A jury in Pensacola, Florida federal court on Friday ordered 3M Co. to pay $77.5 million to a U.S. Army veteran who said he suffered hearing damage as a result of using the company’s military-issue earplugs.
The verdict for veteran James Beal is the largest yet for an individual in a sprawling litigation over the earplugs that as of May 16 included more than 290,000 claims in the Pensacola court, by far the largest mass tort litigation in U.S. history.
Beal’s trial was the last of an initial set of 16 trials held to test the strength of plaintiffs’ claims and facilitate settlement talks. Of those so-called bellwether trials, plaintiffs prevailed in 10, winning a total of nearly $300 million. Juries sided with 3M in the remaining six.
“It is clear 3M’s defenses – whether in the courts, to investors, or the public – are unconvincing and without merit,” lawyers for the plaintiffs said in a joint statement.
“We are disappointed and will appeal today’s verdict,” the company said in a statement. “As in previous bellwether trials, we were prevented from presenting crucial evidence to the jury, and we will address that issue, among others, in our appeal.”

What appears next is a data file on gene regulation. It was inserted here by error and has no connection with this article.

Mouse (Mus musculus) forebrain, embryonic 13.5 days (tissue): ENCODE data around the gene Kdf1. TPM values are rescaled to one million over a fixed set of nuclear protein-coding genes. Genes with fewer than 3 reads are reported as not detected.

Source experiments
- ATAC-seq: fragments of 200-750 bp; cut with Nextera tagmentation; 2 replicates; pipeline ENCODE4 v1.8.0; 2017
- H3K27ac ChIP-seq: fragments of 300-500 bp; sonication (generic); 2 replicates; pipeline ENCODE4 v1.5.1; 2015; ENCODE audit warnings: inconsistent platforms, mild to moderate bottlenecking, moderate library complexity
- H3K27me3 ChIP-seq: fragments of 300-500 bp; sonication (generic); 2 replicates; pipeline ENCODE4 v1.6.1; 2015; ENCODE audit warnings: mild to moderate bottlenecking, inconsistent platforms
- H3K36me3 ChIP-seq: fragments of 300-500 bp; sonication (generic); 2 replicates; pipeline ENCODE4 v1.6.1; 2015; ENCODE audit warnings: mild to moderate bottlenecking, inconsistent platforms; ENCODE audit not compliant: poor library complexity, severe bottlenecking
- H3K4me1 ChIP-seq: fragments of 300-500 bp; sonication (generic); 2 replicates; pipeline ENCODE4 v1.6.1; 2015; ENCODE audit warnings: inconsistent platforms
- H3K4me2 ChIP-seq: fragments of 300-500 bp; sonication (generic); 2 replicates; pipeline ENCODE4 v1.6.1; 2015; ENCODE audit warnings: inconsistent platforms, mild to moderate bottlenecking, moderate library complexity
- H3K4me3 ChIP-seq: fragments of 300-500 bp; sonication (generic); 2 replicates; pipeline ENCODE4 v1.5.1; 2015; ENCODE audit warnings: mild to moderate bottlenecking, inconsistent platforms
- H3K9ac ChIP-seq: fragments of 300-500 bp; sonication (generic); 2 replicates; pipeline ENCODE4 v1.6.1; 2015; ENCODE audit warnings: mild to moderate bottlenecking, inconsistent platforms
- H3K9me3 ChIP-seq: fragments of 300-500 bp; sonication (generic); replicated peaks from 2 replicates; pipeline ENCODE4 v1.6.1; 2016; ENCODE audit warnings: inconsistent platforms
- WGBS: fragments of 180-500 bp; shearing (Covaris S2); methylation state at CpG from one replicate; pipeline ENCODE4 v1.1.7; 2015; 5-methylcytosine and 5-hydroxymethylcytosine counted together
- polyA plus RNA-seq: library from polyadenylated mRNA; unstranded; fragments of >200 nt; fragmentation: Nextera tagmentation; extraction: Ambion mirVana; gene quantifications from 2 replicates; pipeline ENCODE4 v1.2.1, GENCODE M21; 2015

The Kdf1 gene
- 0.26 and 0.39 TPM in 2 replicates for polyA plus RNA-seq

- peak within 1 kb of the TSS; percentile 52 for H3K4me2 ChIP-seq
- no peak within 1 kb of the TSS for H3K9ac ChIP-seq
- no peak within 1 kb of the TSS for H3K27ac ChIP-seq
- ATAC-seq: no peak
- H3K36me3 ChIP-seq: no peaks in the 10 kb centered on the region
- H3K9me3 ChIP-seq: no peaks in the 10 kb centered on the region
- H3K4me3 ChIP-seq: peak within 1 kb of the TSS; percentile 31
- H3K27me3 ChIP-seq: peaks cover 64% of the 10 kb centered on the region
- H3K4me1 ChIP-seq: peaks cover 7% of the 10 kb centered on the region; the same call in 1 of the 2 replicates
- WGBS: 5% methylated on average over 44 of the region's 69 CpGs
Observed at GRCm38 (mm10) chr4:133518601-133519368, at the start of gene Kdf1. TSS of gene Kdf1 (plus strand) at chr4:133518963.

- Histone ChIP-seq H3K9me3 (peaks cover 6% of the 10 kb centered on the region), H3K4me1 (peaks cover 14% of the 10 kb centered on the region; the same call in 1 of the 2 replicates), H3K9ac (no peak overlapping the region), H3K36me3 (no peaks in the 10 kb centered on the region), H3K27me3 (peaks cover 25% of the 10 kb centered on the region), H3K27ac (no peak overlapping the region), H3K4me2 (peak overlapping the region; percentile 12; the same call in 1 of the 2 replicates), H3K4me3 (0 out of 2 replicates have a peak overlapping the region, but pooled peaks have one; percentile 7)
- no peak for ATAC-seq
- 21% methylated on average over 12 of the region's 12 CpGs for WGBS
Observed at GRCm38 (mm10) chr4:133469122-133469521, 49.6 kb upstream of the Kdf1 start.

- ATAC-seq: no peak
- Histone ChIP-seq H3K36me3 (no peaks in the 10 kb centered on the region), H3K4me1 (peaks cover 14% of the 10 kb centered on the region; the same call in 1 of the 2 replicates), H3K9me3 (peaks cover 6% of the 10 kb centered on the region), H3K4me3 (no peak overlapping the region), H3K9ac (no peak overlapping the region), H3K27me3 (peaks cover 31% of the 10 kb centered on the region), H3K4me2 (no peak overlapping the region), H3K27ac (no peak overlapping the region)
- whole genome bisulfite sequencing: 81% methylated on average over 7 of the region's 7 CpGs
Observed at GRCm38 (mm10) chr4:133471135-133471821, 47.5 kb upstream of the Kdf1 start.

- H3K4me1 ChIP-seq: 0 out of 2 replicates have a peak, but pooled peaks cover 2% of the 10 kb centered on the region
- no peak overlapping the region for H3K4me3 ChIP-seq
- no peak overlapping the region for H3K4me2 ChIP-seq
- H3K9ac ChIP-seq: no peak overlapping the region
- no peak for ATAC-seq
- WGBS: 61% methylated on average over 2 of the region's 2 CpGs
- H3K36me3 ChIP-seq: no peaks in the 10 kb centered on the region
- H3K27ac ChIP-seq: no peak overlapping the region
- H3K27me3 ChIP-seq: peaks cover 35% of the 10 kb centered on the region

Beal, who served in the Army from 2005 to 2009 and in the Army Reserves until 2011, said he wore 3M’s Combat Arms Earplugs version 2 while using a variety of weapons and as a result suffers from hearing loss and tinnitus.
Aearo Technologies, which 3M bought in 2008, developed the earplugs, which were issued to military service members between 2003 and 2015. Plaintiffs allege the company hid design flaws, fudged test results and failed to provide instructions for the proper use of the earplugs.
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